Happy Friday, monsters and marauders! Today in reviews we’re looking at the Dark Matter anthology and Seth Dickinson’s The Traitor Baru Cormorant, plus adaptation news, WakandaCon, animal sidekicks, and more.
This newsletter is sponsored by The Unblemished Trilogy by Sara Ella.
With the fate of the Reflections at stake, Eliyana must destroy the void… but at what cost? Traversing the realms of fantasy and reality through a labyrinth of plot twists, Unbreakable delivers a thrilling conclusion to Sara Ella’s Unblemished Trilogy. Sara Ella continues to examine real world issues young women face every day regarding their own self-worth, strength, and confidence to define themselves in a complicated, mixed-up world that doesn’t always make sense.
Wakanda Forever, as well as this August in Chicago: Alert! This is not a drill! You can attend WakandaCon this summer! If you do go, please tell me about it and send pictures!!
Frankenstein turns 200 this year, and you may have noticed the abundance of coverage. There’s also a film opening later this May, starring Elle Fanning as Mary Godwin Shelley. In honor of the original horror/sci-fi writer, here are two favorite related posts. This one is a round-up of women writing in horror today, and here’s my favorite unpacking of the concept of motherhood in Frankenstein.
Need less capes in your comics? If you too are tapped out on superheroes, we’ve got a list of comics with plenty of SF/F adventures and zero characters bit by radioactive spiders.
Updates on The Passage‘s TV adaptation: Back in February, the adaptation underwent reshoots and entirely removed Alicia’s character. Earlier this week, Fox gave it the greenlight. I love the casting for Amy and Wolgast (and the continued career renaissance of Mark-Paul Gosselaar, who was fantastic in Pitch), but I cannot believe they took out Alicia. What plot changes have they made alongside character changes, I wonder? I suppose we’ll have to stay tuned.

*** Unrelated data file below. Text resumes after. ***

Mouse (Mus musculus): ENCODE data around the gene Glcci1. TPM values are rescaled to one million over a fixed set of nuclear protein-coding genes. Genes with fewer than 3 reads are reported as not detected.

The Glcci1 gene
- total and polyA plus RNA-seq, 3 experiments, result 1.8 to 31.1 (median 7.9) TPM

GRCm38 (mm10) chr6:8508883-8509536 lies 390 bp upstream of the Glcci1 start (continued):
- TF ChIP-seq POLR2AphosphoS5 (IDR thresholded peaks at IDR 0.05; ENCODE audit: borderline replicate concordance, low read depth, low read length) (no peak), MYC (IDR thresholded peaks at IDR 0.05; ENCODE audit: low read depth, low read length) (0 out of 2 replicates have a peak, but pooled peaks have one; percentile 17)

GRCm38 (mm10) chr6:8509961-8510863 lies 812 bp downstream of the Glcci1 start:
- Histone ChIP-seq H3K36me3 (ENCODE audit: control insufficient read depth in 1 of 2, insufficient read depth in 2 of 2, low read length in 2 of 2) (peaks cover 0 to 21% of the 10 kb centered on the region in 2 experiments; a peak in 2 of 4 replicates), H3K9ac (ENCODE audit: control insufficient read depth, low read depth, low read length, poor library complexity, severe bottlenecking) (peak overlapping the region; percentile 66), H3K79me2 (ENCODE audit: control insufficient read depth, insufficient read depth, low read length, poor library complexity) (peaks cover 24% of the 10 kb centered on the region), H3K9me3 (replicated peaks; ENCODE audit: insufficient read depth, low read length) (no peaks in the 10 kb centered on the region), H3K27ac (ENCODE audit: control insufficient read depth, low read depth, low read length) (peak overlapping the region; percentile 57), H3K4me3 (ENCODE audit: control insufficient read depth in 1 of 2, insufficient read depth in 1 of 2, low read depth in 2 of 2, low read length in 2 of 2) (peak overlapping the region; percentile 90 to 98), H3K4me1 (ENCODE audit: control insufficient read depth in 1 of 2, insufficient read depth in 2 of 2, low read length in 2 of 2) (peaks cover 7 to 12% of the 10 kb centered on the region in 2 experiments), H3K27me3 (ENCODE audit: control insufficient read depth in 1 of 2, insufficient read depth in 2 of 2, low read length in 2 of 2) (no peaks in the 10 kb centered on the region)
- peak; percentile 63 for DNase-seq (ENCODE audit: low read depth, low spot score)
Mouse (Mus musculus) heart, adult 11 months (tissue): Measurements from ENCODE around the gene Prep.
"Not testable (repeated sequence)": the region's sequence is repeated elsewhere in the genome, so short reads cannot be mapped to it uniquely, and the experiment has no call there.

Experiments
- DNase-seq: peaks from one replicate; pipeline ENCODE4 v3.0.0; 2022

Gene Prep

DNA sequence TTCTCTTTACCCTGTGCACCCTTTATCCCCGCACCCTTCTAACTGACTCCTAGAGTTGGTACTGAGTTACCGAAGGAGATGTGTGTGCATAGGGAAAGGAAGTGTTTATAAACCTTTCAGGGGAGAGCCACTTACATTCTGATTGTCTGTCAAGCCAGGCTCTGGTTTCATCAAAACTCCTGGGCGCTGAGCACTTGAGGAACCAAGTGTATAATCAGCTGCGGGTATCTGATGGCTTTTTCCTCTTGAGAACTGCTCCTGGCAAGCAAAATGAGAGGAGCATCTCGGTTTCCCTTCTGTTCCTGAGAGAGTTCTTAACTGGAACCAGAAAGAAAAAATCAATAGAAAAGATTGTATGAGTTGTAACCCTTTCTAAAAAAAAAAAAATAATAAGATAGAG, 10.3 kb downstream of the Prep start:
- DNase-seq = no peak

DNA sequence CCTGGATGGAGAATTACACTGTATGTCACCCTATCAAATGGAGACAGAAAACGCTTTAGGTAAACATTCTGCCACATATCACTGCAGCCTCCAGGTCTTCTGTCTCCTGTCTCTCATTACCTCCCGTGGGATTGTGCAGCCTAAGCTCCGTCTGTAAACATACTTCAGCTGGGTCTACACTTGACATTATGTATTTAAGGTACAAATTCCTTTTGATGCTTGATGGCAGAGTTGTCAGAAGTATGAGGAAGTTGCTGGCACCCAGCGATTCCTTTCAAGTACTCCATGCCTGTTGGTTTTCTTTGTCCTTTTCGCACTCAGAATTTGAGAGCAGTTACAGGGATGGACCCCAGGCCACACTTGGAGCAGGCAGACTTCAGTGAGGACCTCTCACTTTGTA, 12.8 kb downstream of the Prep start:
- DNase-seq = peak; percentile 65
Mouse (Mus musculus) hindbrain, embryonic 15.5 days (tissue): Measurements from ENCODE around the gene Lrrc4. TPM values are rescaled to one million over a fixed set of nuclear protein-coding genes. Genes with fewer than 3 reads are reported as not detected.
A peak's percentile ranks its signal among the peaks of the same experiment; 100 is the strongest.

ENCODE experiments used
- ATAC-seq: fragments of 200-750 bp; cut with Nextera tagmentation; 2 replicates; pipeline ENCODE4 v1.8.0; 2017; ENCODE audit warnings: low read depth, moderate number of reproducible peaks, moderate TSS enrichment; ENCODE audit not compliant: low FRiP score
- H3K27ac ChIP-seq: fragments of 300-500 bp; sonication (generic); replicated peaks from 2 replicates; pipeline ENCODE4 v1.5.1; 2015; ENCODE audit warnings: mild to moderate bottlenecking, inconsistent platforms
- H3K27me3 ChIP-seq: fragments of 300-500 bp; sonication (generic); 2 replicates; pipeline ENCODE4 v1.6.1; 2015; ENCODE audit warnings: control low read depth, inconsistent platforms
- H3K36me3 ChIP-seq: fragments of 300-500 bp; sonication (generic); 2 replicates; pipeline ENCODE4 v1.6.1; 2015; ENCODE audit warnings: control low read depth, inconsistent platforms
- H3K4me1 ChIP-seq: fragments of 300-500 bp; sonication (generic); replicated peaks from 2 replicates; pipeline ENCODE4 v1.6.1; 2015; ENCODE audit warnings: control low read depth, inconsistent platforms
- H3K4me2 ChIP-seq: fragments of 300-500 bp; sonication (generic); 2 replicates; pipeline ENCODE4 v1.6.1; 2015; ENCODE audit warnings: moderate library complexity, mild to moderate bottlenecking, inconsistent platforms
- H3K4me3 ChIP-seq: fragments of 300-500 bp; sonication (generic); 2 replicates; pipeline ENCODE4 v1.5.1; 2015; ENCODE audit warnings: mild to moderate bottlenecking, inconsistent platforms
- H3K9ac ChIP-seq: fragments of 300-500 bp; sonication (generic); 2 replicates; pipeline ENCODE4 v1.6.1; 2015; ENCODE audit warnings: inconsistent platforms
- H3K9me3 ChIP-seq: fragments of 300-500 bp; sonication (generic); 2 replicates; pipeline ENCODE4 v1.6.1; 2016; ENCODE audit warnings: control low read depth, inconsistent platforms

Looking for climate-related fiction? I’m on the record as hating the term “cli-fi” (JUST CALL IT “near future” WHY DOES IT NEED A SPECIAL NAME), but others disagree and here’s a primer about the sub-genre if you are one of them.
Need some help selecting Star Wars reads? Our contributors have put together a list of their favorites.
What would your animal sidekick be? This quiz will tell you! I got unicorn and I am DELIGHTED.
Today’s reviews cover some backlist titles worth moving to the top of your TBR stack.
Dark Matter: A Century of Speculative Fiction from the African Diaspora, edited by Sheree R. Thomas
Trigger warnings: issues with consent, gender identity, and sexuality
When I fell down the rabbit-hole of trying to find “books like Black Panther” for various askers, this was one of the ones that made it to my library holds list — and I’m here to tell you, it should definitely be on yours.